THE MOLE

A man called Moll

It had been a long time since The Mole had snuck off and had a really good lunch but the San Marino Grand Prix weekend offered him a good opportunity to spend some taxpayers money. In Italy good food is rather cheaper than it is in London, Paris or New York. The skill, which he learned years ago from a Fleet Street professional, was not to let that price differential show up in the expense account. The bean counters do not know the price of fish in Bologna.

The Mole's asset in Maranello is known by the codename Moll. This often confuses people who think that Moll is a woman but in fact he is named after a long dead Scuderia Ferrari star of the 1930s. Moll is just the kind of man to ask where one can find such a good restaurant in Italy and when The Mole suggested a rendezvous after the San Marino Grand Prix Moll remarked that it was time that they went to Savigno. This small town is to the south of Bologna, in a quaint world of wooded hills and valleys in the foothills of the Apennines, is conveniently located between Imola and Maranello and is off the beaten track. Conveniently, it also boasts a restaurant with a Michelin star rating, which even has a small shop next door so one can pick up gifts to take home to Mrs Mole and the cook Mrs Batty, who loves balsamic vinegar almost as much as she loves gin.

Savigno is known as the Citta del Tartufo, the city of truffles, but the hills are filled with the local porcini mushrooms, cows that make Parmesan cheese and pigs that miraculously turn into tasty dried meats and sausages. The local grapes, if left lying around long enough, transform themselves into decent wine and balsamic vinegar and the pasta trees bear copious fruit in many and varied shapes and sizes.

In short, therefore, Savigno is the perfect rendezvous for a spy with refined tastes.

The Amerigo dal 1934 restaurant provides a carefully-selected range of the local delicacies and lunch there is always a delight.

The Mole decided that on his way he would have a little fun and took his Maserati up for a run in the hills behind Imola, on the old Mille Miglia route, through the Futa and Raticosa Passes, and then turned to the west and threaded his way through the country roads to Savigno.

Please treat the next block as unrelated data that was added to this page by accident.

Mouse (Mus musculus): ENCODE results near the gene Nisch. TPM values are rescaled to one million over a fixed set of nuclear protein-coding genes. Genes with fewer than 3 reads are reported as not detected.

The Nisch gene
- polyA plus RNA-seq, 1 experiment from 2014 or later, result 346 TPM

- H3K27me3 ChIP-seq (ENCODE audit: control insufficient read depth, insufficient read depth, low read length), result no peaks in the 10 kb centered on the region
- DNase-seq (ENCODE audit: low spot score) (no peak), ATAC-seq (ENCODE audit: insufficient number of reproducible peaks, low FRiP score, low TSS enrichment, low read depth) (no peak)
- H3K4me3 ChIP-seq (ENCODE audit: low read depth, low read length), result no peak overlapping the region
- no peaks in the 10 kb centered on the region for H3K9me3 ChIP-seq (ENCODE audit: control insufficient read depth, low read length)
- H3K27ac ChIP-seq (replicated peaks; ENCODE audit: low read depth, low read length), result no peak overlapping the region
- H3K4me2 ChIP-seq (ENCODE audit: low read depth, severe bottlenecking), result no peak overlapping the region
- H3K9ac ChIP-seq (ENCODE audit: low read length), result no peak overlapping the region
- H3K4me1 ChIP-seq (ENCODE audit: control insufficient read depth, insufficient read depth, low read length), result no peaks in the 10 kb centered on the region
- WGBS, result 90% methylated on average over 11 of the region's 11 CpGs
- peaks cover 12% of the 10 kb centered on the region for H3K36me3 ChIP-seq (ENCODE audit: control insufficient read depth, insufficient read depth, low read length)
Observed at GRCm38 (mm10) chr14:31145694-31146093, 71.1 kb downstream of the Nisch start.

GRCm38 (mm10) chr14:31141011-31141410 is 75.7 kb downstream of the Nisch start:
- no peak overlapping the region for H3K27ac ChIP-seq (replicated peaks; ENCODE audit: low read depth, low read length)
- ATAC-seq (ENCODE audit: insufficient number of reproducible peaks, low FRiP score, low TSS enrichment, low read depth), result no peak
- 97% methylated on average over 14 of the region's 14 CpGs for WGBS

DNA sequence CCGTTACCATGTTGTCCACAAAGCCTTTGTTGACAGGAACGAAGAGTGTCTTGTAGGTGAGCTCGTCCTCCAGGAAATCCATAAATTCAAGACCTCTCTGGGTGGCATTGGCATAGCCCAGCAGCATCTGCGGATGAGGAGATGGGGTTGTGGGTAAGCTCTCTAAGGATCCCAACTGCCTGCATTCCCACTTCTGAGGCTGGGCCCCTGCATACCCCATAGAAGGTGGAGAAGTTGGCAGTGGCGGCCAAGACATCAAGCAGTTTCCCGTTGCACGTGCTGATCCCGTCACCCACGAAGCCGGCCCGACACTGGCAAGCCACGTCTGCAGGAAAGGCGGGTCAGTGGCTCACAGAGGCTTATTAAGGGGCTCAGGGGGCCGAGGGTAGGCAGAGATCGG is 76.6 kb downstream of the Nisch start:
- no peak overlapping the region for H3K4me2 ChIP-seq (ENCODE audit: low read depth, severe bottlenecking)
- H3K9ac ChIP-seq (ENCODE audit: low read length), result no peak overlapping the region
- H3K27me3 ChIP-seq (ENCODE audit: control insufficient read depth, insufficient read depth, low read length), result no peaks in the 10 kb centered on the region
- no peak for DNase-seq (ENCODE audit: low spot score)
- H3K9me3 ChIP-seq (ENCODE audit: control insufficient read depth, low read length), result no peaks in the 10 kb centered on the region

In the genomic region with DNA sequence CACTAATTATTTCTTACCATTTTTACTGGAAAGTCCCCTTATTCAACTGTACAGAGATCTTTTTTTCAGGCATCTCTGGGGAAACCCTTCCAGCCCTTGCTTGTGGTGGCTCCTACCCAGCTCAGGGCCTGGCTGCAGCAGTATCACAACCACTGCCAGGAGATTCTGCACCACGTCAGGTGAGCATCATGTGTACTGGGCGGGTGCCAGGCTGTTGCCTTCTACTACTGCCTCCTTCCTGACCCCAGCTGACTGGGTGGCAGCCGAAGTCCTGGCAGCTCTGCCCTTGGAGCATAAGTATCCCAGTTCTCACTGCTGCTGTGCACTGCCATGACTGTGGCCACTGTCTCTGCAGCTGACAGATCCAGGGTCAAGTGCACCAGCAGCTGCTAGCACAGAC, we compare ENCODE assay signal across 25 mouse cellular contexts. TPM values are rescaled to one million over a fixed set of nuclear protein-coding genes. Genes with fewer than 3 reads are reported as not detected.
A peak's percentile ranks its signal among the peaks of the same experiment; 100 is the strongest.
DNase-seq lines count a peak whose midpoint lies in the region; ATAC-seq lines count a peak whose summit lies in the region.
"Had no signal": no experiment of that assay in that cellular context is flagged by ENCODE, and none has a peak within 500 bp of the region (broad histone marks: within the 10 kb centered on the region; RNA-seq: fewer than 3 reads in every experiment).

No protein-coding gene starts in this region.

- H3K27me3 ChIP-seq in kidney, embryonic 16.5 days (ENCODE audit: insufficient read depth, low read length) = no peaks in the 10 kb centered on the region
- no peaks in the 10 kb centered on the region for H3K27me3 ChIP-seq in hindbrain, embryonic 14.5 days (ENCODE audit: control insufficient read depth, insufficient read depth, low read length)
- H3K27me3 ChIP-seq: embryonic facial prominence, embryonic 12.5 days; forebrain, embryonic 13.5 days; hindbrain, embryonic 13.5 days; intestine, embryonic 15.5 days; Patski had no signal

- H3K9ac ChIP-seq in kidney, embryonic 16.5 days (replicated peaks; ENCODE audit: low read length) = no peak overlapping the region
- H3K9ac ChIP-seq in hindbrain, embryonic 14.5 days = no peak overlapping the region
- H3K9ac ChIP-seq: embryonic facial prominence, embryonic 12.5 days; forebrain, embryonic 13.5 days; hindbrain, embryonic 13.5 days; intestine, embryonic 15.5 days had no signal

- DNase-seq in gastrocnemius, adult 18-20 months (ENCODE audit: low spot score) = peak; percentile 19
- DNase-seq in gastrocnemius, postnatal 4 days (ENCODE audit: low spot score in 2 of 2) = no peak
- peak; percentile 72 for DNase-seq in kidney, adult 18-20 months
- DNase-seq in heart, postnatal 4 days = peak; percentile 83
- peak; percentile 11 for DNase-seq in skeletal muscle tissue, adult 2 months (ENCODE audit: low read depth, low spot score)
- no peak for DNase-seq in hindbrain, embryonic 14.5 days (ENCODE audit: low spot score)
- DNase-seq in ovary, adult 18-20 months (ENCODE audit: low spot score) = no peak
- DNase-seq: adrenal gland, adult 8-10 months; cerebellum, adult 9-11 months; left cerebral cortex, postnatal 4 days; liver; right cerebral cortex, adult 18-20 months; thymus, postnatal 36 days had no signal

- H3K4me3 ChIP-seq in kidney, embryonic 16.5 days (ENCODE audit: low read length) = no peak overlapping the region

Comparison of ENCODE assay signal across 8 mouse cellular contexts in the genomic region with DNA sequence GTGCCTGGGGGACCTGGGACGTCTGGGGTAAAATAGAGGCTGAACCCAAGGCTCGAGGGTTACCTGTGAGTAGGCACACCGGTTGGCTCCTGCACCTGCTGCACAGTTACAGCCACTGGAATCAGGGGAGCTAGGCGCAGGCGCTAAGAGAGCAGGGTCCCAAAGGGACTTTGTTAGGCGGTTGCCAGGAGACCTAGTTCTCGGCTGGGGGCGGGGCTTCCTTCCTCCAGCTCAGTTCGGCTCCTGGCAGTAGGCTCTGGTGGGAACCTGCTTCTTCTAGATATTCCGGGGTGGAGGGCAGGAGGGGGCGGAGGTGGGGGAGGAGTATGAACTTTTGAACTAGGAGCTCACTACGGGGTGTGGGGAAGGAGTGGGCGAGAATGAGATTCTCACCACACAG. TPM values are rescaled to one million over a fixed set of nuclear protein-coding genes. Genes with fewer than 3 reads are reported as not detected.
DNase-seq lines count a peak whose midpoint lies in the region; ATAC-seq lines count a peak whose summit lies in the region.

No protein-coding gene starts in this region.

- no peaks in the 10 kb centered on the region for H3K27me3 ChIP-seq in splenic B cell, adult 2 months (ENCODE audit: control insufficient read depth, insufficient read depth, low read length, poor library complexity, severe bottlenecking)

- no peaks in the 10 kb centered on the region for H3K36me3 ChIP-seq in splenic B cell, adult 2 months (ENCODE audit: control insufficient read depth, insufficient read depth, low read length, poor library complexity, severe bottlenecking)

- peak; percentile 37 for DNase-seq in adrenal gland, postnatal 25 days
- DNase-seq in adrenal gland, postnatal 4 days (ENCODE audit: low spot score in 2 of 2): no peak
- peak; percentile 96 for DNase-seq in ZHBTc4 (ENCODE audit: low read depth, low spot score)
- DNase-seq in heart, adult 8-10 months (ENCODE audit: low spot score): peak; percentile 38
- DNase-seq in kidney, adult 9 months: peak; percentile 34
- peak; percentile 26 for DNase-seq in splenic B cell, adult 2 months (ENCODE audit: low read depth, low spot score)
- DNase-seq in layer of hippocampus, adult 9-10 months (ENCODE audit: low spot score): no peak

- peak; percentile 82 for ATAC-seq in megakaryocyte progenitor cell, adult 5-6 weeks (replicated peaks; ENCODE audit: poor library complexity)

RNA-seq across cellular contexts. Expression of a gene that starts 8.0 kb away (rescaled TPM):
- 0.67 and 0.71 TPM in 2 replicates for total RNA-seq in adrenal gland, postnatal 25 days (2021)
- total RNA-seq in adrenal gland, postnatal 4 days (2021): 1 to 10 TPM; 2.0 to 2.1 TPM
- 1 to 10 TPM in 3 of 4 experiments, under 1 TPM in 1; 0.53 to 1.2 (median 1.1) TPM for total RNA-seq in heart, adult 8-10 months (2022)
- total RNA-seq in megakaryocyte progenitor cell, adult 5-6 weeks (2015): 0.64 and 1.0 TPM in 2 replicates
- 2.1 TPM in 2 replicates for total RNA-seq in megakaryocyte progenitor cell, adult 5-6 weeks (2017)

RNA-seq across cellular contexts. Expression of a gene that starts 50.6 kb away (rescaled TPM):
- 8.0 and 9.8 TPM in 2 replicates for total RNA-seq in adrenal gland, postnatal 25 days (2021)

Moll was there to meet him and they quickly settled down to a lunch which began with the unusual combination of a funny little flat bread, Parmigiano ice cream and balsamic vinegar.

"I guess they are pretty happy up in Maranello," said The Mole, examining his parmesan ice cream rather cautiously.

Moll nodded.

"Happy enough," he said. "Michael did a good job to win. Winning is always good. Particularly when you should not be winning."

The Mole nodded.

"True," he said. "That one came out of nowhere and it was still obvious that the Ferrari was no match for the Renault. The thing I don't get was how Michael managed to qualify so well. Most of the other teams were sure he was on a three-stop strategy.

"The car was quick," said Moll.

"Yes," The Mole fired back. "It was fast in a straight line."

The parmesan ice cream was soon replaced by a rather tasty dish of passatelli and it was not until they got to the rabbit in balsamic vinegar that Moll began to give some less positive indications about the mood at Ferrari. The picture was not quite as rosy as the victory at Imola suggested.

"Well, it is obvious that the car is not quick enough," he said. "We all know that and we're trying to fix it but you know there are different groups and individuals inside the team working in different directions. Everyone is looking to be in the right place in the post-Todt era, which is fast approaching. Todt is busy running the team and the Ferrari car company and doing two jobs at the same time is never a very good idea. I think the team has lost the sense of direction that once drove us forward together. It feels a bit like Ferrari used to feel back in the old days."

The Mole was surprised to hear such talk.

"What about Michael?" he said.

"Oh, he'll be leaving," said Moll nonchalently. "He's a smart guy. He can see what is happening and the way things are going."

The Mole tried not to look shocked.

"Are you sure of that?" he asked, hiding his surprise by busying himself with some complicated rabbit surgery.

"I think so," said Moll. "That is my feeling."

For a moment there was a silence as The Mole digested the information and Moll ingested some rabbit.

The conversation turned to wind tunnels for a while and it was only after they had tried the five-year old Parmigiano made in the high Apennines (which was really very good when washed down with some of the local red) and they were testing out the ice cream with balsamic vinegar that the subject returned to drivers again.

"So I guess it is going to be Kimi Raikkonen and Felipe Massa?" said The Mole, as casually as he could.

Moll nodded.

"Well," he said. "We are still doing this thing with Valentino Rossi but really we cannot afford to enter one car for a learner when we are trying to win World Championships. He needs to be pretty close to the pace to be convincing enough to get the drive and I think that would take a small miracle."

The Mole smiled

"You know," he said, "Miracles do happen in this part of the world."

"True," said Moll. "We saw one on Saturday."

April 25 2006

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